Gomez Fernandez v. Barr, No. 19-70079 (9th Cir. 2020)

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Justia Opinion Summary

The Ninth Circuit denied a petition for review of the BIA's decision affirming the IJ's denial of petitioner's request for deferral of removal under the Convention Against Torture (CAT).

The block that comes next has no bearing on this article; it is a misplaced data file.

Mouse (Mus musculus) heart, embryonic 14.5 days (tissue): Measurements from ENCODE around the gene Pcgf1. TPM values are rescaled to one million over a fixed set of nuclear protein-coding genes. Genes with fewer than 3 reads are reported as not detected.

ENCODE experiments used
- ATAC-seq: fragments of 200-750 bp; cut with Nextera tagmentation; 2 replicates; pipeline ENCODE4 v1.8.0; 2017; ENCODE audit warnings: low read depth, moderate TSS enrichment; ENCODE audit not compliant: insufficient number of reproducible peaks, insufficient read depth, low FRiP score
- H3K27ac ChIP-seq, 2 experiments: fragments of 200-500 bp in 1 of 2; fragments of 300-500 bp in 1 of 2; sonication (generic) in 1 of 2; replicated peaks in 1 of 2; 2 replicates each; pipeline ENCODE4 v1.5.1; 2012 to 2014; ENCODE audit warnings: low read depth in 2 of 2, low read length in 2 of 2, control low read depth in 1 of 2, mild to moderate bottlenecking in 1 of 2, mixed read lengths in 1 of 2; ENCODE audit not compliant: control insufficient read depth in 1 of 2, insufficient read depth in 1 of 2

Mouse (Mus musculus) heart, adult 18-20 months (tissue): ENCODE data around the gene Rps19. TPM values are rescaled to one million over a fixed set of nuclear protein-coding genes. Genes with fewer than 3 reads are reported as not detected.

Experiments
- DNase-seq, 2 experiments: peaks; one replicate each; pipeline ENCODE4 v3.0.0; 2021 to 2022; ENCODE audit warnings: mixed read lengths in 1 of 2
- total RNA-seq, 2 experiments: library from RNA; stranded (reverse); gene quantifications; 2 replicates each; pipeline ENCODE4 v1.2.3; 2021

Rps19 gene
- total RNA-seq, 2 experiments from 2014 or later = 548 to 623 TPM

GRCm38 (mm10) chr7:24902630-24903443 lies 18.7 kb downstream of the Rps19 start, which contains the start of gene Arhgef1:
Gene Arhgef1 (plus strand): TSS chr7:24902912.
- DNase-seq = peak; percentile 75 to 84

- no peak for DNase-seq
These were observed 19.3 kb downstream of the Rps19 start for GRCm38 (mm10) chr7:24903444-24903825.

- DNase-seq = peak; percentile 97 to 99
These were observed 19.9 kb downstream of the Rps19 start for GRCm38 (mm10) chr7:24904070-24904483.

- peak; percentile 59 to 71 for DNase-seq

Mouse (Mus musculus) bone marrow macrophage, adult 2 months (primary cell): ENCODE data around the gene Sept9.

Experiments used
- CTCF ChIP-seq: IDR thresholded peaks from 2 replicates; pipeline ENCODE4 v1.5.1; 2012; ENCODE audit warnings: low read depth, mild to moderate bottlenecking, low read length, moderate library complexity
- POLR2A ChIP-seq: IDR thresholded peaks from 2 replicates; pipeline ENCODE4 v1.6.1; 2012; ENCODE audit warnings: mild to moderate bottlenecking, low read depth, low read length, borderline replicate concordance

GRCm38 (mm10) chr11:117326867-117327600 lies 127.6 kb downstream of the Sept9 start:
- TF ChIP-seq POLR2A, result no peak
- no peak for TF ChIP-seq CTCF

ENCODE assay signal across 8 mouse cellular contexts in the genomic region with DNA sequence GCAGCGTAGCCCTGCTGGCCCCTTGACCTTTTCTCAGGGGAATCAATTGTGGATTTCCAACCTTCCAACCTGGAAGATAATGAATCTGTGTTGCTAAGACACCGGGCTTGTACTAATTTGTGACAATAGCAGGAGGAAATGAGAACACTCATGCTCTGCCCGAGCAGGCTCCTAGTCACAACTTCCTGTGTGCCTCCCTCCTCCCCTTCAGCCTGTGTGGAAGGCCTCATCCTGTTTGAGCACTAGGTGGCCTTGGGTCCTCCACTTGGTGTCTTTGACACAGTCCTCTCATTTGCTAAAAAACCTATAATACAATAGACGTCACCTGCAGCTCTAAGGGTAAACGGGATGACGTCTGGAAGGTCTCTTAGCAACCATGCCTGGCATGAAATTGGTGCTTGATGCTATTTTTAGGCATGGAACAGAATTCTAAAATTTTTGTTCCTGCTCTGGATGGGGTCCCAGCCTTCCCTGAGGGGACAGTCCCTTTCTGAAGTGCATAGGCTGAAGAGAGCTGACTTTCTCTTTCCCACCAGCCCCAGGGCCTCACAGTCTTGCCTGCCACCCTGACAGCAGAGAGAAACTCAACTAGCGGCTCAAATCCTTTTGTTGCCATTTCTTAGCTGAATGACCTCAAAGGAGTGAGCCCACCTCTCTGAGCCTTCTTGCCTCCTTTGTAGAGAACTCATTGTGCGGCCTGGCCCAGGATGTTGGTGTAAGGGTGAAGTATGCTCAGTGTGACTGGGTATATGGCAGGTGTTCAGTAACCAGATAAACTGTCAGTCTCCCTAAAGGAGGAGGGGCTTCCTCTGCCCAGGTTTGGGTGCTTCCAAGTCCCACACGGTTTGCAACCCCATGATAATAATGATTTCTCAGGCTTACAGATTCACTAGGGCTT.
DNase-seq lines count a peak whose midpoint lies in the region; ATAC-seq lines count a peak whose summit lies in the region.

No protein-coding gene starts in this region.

The panel held that the federal generic definition of murder is "the unlawful killing of a human being with malice aforethought" under 18 U.S.C. 1111(a); because federal law defines the term "human being" to exclude an unborn fetus, California Penal Code section 187(a), which criminalizes the unlawful killing of an unborn fetus, is broader than the federal generic definition; section 187(a) is divisible because it creates distinct crimes for the unlawful killing of a human being and the unlawful killing of a fetus; and, under the modified categorical approach, petitioner's section 187(a) second degree murder conviction under section 187(a) for the unlawful killing of a human being is an aggravated felony under the INA. Accordingly, substantial evidence supported the denial of deferral and petitioner is removable as charged.